China To Remove Polluted Farmland For Food Safety

China has an estimated 50 million mu (3.3 million hectares) of moderately or severely polluted soil, most of which is in developed and grain-producing regions.

Chen Xiwen, deputy director of the central agricultural work leading team, the top agriculture authority in China, announced earlier this week that arable land contaminated by heavy metals across China will be withdrawn from agricultural production.

The government will remove agricultural land with high levels of heavy metals, and farm land near river sources, especially drinking water sources, will also retreat from production if use of fertilizers and pesticides may cause pollution, he added.

China will start pilot restoration of contaminated farmland this year, according to "No.1 Central Document", the first policy document of 2014, issued on Sunday. A comprehensive plan to address prominent agricultural and environmental obstructions to sustainable development is also in the pipeline.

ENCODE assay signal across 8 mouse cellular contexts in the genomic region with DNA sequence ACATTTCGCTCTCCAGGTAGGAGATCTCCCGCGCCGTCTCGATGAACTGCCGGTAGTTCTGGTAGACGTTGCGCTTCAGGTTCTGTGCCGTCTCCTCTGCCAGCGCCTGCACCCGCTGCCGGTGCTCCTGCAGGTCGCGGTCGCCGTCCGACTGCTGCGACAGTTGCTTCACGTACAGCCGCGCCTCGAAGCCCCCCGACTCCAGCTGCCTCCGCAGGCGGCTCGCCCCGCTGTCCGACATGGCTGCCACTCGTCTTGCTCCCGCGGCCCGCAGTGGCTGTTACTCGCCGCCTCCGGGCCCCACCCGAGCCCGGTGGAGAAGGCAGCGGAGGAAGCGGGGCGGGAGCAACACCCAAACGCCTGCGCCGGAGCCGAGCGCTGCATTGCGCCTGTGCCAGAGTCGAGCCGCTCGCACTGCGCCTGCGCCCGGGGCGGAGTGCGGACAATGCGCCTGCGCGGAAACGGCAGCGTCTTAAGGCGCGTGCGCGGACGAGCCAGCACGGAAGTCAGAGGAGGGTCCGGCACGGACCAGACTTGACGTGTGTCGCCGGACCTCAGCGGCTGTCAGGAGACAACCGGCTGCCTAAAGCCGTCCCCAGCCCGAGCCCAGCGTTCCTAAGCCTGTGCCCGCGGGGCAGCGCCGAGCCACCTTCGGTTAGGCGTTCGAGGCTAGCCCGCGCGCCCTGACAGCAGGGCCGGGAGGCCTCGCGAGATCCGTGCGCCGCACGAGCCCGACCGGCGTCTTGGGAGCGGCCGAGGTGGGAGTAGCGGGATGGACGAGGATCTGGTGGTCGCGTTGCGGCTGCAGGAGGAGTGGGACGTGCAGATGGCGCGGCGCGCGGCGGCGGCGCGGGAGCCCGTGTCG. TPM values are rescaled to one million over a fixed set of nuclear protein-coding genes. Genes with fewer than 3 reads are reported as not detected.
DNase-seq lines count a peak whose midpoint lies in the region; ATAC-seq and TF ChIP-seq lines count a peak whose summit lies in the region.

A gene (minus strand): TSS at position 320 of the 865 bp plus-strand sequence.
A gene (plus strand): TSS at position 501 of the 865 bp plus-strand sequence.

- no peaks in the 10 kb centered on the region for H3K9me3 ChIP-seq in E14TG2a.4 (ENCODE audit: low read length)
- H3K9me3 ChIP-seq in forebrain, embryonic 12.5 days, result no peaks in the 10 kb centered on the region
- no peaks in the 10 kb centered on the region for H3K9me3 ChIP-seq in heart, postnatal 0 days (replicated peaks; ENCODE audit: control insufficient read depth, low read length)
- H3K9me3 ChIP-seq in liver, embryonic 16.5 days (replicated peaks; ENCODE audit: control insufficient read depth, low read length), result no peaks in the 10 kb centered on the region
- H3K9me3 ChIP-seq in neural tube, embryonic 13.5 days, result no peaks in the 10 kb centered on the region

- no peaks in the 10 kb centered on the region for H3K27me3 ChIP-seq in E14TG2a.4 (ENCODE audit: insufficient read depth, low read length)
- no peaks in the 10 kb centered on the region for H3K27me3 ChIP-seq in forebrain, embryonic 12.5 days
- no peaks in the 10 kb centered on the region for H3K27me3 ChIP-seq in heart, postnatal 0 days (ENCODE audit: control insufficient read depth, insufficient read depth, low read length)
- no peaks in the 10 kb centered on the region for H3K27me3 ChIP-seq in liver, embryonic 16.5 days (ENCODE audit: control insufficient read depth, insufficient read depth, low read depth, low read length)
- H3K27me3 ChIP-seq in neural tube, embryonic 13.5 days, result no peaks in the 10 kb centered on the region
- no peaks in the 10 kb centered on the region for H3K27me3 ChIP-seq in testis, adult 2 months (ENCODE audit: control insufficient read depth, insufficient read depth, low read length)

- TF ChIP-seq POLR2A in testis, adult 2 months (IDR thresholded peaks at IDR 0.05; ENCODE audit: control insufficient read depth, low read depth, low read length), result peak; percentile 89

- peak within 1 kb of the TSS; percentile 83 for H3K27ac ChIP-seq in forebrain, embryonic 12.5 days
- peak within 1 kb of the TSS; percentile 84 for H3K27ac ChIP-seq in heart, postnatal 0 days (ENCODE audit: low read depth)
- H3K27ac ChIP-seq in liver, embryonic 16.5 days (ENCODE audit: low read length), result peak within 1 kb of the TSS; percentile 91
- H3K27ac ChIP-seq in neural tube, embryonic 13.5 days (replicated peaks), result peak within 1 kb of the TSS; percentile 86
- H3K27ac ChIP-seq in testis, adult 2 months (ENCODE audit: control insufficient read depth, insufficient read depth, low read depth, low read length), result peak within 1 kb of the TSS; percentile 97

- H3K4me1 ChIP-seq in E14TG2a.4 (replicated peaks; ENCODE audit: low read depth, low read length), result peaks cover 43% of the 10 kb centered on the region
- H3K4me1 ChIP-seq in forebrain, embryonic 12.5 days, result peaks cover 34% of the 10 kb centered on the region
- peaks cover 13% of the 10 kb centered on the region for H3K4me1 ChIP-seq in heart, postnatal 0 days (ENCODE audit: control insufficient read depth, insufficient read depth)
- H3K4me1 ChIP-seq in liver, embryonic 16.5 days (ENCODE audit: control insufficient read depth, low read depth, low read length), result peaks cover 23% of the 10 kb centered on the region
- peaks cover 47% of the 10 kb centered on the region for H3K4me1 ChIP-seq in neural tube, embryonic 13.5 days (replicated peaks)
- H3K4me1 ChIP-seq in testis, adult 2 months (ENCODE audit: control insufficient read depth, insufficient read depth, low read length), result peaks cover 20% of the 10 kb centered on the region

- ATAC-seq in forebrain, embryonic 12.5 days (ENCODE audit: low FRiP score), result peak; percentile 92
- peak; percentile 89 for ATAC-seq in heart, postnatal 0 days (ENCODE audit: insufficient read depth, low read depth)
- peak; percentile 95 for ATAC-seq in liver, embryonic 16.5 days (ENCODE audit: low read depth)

The "No.1 Central Document" stressed improvement to the national food security system. In recent years, excessive use of fertilizer, pesticides and plastic film combined with industrial heavy metal and chemical pollution, have hindered the sustainable development of agriculture, said Zheng Fengtian, an agriculture professor at Renmin University of China.

Every year, some 12 million tonnes of grain are polluted by heavy metals in the country, according to the Environmental Protection Ministry. China also ranks first globally in total fertilizer use, and use of chemical pesticides is much higher than the world average. Due to lax supervision and poor management, river pollution by industrial waste is common. In some rural areas, farmers irrigate their crops with water polluted by untreated waste discharged from plants. The treatment of seriously polluted land needs a lot of time, investment and technology.

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